Yes, but limiting your sample to those people does not then contradict the argument that the vast majority of people are empiricist about the vast majority of things.

    Developing an intersubjective agreement on what is or isn’t real depends on caring about other people’s observation at least enough to go and see if you have the same observation in the same circumstances, and then on account of that confirmation agreeing that reality actually is such a way that it continues to appear that way to them, even if you’re not making that observation yourself right at this moment.

    Likewise, my hedonic account of morality hinges on people confirming first hand as necessary that yes indeed it does hurt when someone does that, and then on account of that confirmation agreeing that it morally is wrong for people to do that, even if it’s not you experiencing the pain right at this moment.
    Pfhorrest

    In the first case the equivalence is between what is sensed and what is real. The consideration is of other's senses to inform your understanding of what is real. There is already a belief that senses relate to reality in some way, we check others to confirm our own.

    In the second the equivalence would have to be between pain and 'badness' (as we've discussed this is nowhere near as certain as that between senses and reality). The consideration of other's pains would have to inform my understanding of 'badness' (there's even less certainty that there's any equivalence here, whereas there is with other's senses). There would have to be already a belief that pain relates to 'badness' (there isn't) and we'd have to be checking others to confirm our own (we're not).

    So whilst the two cases look superficially similar, on analysis, they're not.

    you could just care about your own hedonic experiences to the extent that you say so long as you’re not a actively experiencing the pain then it’s not bad, but that would be akin to taking a solipsistic view of reality that anything that you’re not currently observing isn’t real.Pfhorrest

    This only demonstrates that I should no more take a solipsistic approach to what is painful than I should to what is observable. I agree. A good way to find out if the thing I find painful really is painful is to see if others find it so, just like I do to check my vision. Where in any of that am I compelled not to cause that pain?

    It’s the chapter called “Commensurablism”.Pfhorrest

    I will have a read.
  • Kenosha Kid
    559
    For morally, it roughly means that everything is permissible until it can be shown to hurt someone, and the more and more such hedonic experiences we account for, the narrower and narrower the range of still-permissible options remaining, closing in on (but never reaching) the correct answer to the question of what we should do.Pfhorrest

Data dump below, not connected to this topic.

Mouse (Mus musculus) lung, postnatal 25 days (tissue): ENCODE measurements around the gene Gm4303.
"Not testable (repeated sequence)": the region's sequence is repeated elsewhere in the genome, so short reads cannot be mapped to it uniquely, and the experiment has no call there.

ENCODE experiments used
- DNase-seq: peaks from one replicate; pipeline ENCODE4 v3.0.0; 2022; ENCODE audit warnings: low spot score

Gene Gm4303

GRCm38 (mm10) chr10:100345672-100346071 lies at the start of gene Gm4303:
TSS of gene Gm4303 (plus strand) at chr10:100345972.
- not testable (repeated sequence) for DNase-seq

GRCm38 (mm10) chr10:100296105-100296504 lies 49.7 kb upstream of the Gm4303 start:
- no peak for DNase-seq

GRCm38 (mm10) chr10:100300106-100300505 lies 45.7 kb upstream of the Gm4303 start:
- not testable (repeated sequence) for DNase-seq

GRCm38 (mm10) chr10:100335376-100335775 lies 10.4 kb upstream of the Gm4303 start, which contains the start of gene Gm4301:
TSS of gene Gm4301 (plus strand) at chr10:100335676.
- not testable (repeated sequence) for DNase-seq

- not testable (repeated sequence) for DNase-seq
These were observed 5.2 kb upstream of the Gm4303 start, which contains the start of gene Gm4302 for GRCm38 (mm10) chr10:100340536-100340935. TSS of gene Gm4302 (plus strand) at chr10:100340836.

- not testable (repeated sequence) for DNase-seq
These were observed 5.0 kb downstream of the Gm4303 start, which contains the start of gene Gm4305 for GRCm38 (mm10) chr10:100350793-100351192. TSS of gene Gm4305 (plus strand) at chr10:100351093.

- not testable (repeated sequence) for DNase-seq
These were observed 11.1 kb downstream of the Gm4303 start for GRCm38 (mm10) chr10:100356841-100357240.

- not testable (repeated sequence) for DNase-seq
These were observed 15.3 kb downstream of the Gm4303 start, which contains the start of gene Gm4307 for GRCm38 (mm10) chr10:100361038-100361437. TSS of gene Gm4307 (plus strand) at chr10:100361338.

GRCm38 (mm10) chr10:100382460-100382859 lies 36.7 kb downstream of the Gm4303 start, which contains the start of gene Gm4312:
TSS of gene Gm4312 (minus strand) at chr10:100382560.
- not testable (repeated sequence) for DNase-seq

I think this answers my other question. In effect, your idea of objective moral truths are prohibitive and fundamental rather than extensive. (One need not, for instance, wonder if it is okay to sing Dennis Leary songs in church; it is sufficient to know that, since it harms no one, it is permissible.)

    So far this is hedonistic and liberal, as you say, but consistent with the idea of contingent moral truths rather than traditional ideas of objective morality. For instance, I am not offended by being called a mzungu in East Africa, but I know other racial slurs against other people in other places is bad. That this is logical by your nominally objective morality and yet completely consistent with moral relativism makes me wonder what is so objective about your objective morality.

    Is it the case that you believe that complex and seemingly contingent moral truths reduce to simpler truths, objective in themselves, but manifest differently in different contexts? "Do no harm" does seem to fit this bill, with "harm" being highly contingent. What about "Do no harm to animals?" or "Do no harm to the planet?" Morality is expanding beyond consequences for humans.
  • Pfhorrest
    2.5k
    I think perhaps you are conflating together several different dichotomies with regards to kinds of morality.

    I do take most of morality to be entirely contingent, but that doesn't make it non-objective. Most facts about reality are contingent (not necessarily true), but still objectively true. (I think there are some necessary moral truths, obligations, but they're rather vacuous without taking into account some contingencies: just like the only necessary descriptive truths are logical truths that only mean anything non-vacuous in terms of the contingent assignment of meaning to words, so too the only moral obligations regard rights, which I construe as all about property, and so depend entirely upon the contingent assignment of ownership).

    Non-contingent moralities are generally called "absolute" rather than just "objective". (And contingent ones are sometimes called "situational" in contrast). Objective in the sense that I mean it is often also called "universal". It's opposite relativism (which also has multiple senses, but it'll be clear which one I mean) in the sense that what is or isn't moral doesn't change depending on who you ask -- people will give you different answers, but some (if not all) of them are wrong -- even though it can change depending on context or circumstance.